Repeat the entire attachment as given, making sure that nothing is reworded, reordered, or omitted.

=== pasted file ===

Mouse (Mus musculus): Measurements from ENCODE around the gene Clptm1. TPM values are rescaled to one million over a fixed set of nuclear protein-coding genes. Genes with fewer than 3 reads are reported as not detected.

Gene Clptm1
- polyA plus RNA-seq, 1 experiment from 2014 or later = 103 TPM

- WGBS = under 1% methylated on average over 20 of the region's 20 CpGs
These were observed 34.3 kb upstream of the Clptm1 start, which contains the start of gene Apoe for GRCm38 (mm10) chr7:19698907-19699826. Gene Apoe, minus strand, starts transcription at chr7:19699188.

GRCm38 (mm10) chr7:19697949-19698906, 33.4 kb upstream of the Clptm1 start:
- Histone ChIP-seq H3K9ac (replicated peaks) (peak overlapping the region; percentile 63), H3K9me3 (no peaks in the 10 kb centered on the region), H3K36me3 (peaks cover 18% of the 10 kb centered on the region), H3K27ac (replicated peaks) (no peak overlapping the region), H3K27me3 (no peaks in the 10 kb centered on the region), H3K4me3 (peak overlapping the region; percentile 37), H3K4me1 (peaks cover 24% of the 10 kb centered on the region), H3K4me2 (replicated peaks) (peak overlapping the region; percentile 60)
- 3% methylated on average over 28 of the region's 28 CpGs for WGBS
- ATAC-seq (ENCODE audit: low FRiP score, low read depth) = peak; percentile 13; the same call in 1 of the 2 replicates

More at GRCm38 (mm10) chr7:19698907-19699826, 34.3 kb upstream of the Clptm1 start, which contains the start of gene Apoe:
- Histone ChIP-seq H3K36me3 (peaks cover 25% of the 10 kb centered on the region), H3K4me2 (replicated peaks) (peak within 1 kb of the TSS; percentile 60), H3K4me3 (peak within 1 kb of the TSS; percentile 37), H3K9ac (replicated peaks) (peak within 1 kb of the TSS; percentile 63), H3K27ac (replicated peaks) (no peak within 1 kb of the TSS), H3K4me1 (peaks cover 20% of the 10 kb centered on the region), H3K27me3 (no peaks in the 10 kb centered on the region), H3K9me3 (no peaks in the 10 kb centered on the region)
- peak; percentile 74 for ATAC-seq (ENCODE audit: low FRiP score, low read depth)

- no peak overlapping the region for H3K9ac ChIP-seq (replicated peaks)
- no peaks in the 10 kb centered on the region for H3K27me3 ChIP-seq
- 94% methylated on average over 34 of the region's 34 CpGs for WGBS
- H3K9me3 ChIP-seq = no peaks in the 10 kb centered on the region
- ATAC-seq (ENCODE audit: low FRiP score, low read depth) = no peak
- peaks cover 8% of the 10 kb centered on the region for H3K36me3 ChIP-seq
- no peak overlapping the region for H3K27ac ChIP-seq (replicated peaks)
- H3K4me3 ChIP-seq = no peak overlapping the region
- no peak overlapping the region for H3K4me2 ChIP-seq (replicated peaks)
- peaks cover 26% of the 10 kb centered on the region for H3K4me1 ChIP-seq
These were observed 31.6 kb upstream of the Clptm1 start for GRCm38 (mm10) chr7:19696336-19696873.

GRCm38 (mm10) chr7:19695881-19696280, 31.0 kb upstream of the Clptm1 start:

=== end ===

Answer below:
Mouse (Mus musculus): Measurements from ENCODE around the gene Clptm1. TPM values are rescaled to one million over a fixed set of nuclear protein-coding genes. Genes with fewer than 3 reads are reported as not detected.

Gene Clptm1
- polyA plus RNA-seq, 1 experiment from 2014 or later = 103 TPM

- WGBS = under 1% methylated on average over 20 of the region's 20 CpGs
These were observed 34.3 kb upstream of the Clptm1 start, which contains the start of gene Apoe for GRCm38 (mm10) chr7:19698907-19699826. Gene Apoe, minus strand, starts transcription at chr7:19699188.

GRCm38 (mm10) chr7:19697949-19698906, 33.4 kb upstream of the Clptm1 start:
- Histone ChIP-seq H3K9ac (replicated peaks) (peak overlapping the region; percentile 63), H3K9me3 (no peaks in the 10 kb centered on the region), H3K36me3 (peaks cover 18% of the 10 kb centered on the region), H3K27ac (replicated peaks) (no peak overlapping the region), H3K27me3 (no peaks in the 10 kb centered on the region), H3K4me3 (peak overlapping the region; percentile 37), H3K4me1 (peaks cover 24% of the 10 kb centered on the region), H3K4me2 (replicated peaks) (peak overlapping the region; percentile 60)
- 3% methylated on average over 28 of the region's 28 CpGs for WGBS
- ATAC-seq (ENCODE audit: low FRiP score, low read depth) = peak; percentile 13; the same call in 1 of the 2 replicates

More at GRCm38 (mm10) chr7:19698907-19699826, 34.3 kb upstream of the Clptm1 start, which contains the start of gene Apoe:
- Histone ChIP-seq H3K36me3 (peaks cover 25% of the 10 kb centered on the region), H3K4me2 (replicated peaks) (peak within 1 kb of the TSS; percentile 60), H3K4me3 (peak within 1 kb of the TSS; percentile 37), H3K9ac (replicated peaks) (peak within 1 kb of the TSS; percentile 63), H3K27ac (replicated peaks) (no peak within 1 kb of the TSS), H3K4me1 (peaks cover 20% of the 10 kb centered on the region), H3K27me3 (no peaks in the 10 kb centered on the region), H3K9me3 (no peaks in the 10 kb centered on the region)
- peak; percentile 74 for ATAC-seq (ENCODE audit: low FRiP score, low read depth)

- no peak overlapping the region for H3K9ac ChIP-seq (replicated peaks)
- no peaks in the 10 kb centered on the region for H3K27me3 ChIP-seq
- 94% methylated on average over 34 of the region's 34 CpGs for WGBS
- H3K9me3 ChIP-seq = no peaks in the 10 kb centered on the region
- ATAC-seq (ENCODE audit: low FRiP score, low read depth) = no peak
- peaks cover 8% of the 10 kb centered on the region for H3K36me3 ChIP-seq
- no peak overlapping the region for H3K27ac ChIP-seq (replicated peaks)
- H3K4me3 ChIP-seq = no peak overlapping the region
- no peak overlapping the region for H3K4me2 ChIP-seq (replicated peaks)
- peaks cover 26% of the 10 kb centered on the region for H3K4me1 ChIP-seq
These were observed 31.6 kb upstream of the Clptm1 start for GRCm38 (mm10) chr7:19696336-19696873.

GRCm38 (mm10) chr7:19695881-19696280, 31.0 kb upstream of the Clptm1 start: